The 1.61 Rocka Jacket is our variant of one of my favourite racing garments, the Castelli Gabba. It shares the same protective and performance properties, but is cut in a manner that makes it more fitted to everyday use. The Rocka is made of Gore Windstopper and has had a water repellent treatment, meaning it will protect you from the wind and rain. The material’s properties also make it highly breathable, preventing overheating while going hard.
The most striking difference between the Gabba and the Rocka is the collar, it is secured with one button: when not required it can be wrapped around the rear of the neck and fastened to the same button. This reveals the rosso fuoco colour on the inside of the Rocka, a bright contrast to the army-like functional green of the exterior. This two-tone material was especially made for this design and is nearly 20% lighter than the material used for the Gabba – a significant weight reduction which also increases performance and reduces volume when removed to be carried in a pocket.
The name originates from the motorcycling culture of the mid-20th century, the Rockers. I always felt more aligned to that than the scooter culture, the Mods (when it comes to going on my bike, I like to feel like a Rocker, not a Mod). Where the Mods would wear sharp suits the Rockers would wear leather biking jackets, most of which had wrap around buttoned collars.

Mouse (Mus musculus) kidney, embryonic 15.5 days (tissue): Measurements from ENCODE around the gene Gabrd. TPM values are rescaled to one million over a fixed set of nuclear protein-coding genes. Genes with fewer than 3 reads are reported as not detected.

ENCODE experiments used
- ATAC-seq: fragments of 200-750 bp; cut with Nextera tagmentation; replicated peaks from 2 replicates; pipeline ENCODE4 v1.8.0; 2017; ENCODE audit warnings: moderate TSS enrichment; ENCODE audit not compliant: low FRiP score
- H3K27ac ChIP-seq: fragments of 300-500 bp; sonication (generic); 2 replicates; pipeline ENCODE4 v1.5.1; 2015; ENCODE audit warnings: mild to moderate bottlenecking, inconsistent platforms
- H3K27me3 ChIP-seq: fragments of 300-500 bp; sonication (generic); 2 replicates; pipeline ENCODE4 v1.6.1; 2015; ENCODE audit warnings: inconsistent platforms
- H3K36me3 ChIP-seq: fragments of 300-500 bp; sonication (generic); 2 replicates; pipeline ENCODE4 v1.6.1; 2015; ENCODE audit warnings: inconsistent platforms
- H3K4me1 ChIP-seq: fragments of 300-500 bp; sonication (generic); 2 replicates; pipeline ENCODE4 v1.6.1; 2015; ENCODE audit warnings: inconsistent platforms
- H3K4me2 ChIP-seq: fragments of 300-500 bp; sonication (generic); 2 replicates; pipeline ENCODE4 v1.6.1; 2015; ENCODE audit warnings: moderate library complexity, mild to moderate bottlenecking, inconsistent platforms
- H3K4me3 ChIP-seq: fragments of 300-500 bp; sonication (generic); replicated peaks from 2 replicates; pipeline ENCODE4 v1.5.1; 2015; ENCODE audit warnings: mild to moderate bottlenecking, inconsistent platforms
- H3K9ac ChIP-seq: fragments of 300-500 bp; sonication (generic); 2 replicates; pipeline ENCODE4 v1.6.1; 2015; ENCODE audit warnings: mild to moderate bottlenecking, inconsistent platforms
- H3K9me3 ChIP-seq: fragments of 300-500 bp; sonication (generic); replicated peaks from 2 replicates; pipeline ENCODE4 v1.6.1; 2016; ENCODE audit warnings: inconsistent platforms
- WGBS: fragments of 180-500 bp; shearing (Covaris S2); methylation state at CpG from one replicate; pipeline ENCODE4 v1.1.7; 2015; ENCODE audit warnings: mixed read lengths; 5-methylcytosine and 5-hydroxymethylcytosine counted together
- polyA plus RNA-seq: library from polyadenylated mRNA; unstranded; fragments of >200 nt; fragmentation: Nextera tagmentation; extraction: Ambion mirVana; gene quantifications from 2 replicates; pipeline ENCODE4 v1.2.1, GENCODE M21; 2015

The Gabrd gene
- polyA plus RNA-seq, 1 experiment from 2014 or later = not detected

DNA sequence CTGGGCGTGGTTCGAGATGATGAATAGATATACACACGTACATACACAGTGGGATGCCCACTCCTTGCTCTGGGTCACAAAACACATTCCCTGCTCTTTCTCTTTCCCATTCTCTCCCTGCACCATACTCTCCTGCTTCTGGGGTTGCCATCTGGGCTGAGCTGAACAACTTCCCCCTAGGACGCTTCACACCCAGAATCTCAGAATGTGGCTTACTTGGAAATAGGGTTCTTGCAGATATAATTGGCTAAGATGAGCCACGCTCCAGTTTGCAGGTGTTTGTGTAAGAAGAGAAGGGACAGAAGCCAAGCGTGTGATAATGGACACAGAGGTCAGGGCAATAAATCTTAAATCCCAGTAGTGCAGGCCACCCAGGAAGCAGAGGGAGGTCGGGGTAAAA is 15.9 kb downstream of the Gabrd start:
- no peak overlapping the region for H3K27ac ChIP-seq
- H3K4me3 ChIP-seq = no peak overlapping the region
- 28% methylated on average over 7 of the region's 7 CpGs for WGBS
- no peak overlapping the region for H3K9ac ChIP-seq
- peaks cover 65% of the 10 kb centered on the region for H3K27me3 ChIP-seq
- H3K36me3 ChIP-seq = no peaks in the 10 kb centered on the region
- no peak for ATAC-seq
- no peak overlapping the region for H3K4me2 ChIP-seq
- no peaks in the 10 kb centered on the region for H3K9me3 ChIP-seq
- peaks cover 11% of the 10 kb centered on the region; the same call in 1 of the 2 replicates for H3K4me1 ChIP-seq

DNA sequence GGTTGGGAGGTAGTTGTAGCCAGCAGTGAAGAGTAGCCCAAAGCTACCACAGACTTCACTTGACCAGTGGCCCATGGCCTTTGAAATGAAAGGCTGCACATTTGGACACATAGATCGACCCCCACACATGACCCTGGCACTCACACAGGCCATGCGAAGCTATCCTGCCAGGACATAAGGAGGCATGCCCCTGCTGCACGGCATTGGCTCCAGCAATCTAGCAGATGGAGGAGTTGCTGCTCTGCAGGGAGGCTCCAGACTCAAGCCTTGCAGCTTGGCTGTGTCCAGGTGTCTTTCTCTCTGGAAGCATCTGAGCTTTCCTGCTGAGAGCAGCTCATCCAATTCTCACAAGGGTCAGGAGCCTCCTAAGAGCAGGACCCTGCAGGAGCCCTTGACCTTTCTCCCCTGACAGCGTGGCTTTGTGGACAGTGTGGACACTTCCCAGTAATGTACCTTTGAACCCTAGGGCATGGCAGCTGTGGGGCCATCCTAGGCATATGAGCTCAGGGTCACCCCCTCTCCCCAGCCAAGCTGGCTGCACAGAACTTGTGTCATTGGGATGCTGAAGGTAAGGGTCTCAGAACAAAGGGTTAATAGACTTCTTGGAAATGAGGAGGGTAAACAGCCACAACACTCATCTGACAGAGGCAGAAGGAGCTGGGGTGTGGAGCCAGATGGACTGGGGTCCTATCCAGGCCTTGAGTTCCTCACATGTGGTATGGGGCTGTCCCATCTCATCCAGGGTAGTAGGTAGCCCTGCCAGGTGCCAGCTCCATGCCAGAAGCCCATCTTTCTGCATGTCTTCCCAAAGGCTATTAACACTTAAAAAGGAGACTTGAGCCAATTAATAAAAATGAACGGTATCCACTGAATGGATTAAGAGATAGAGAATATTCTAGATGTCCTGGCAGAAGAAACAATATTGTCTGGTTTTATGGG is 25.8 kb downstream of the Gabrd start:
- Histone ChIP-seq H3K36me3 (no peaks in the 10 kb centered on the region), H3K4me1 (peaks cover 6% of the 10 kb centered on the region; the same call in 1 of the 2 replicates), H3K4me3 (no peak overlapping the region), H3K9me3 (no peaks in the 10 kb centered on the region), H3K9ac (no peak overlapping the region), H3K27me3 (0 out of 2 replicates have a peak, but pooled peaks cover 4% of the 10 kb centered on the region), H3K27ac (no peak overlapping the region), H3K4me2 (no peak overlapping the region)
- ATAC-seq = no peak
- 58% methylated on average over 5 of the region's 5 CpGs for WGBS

- Gore Windstopper X-Lite fabric is windproof and water repellent while remaining highly breathable
- Cut with proportions like a tailored jacket
- Reversible neck flap can seal out the cold from the front, or give some added visibility when worn to the back
- Black reflective piping at hem for low light visibility
- Covered rear pocket
- Articulated sleeves
- Front pocket is sized for iPhone 7
- Industrial metallic zipper with zipper pull
- Fits in centre pocket of 1.21 Jersey
Don’t get me wrong, I love a sharp suit, in fact it was my tailor in London, Timothy Everest, who helped shape the collar and inspire the contrasting two-tone material, much like the suits he makes for his bespoke clients. The cut is slightly longer at the back, and a little more generous than a Jersey in order to work at its best in the worst of conditions. The pleating of the shoulders was created to give more movement and create a sharper edge contrary to the pure aerodynamic properties required of the Gabba, in fact the whole cut has been designed to give a little more room, comfort and more defined silhouette than the race version.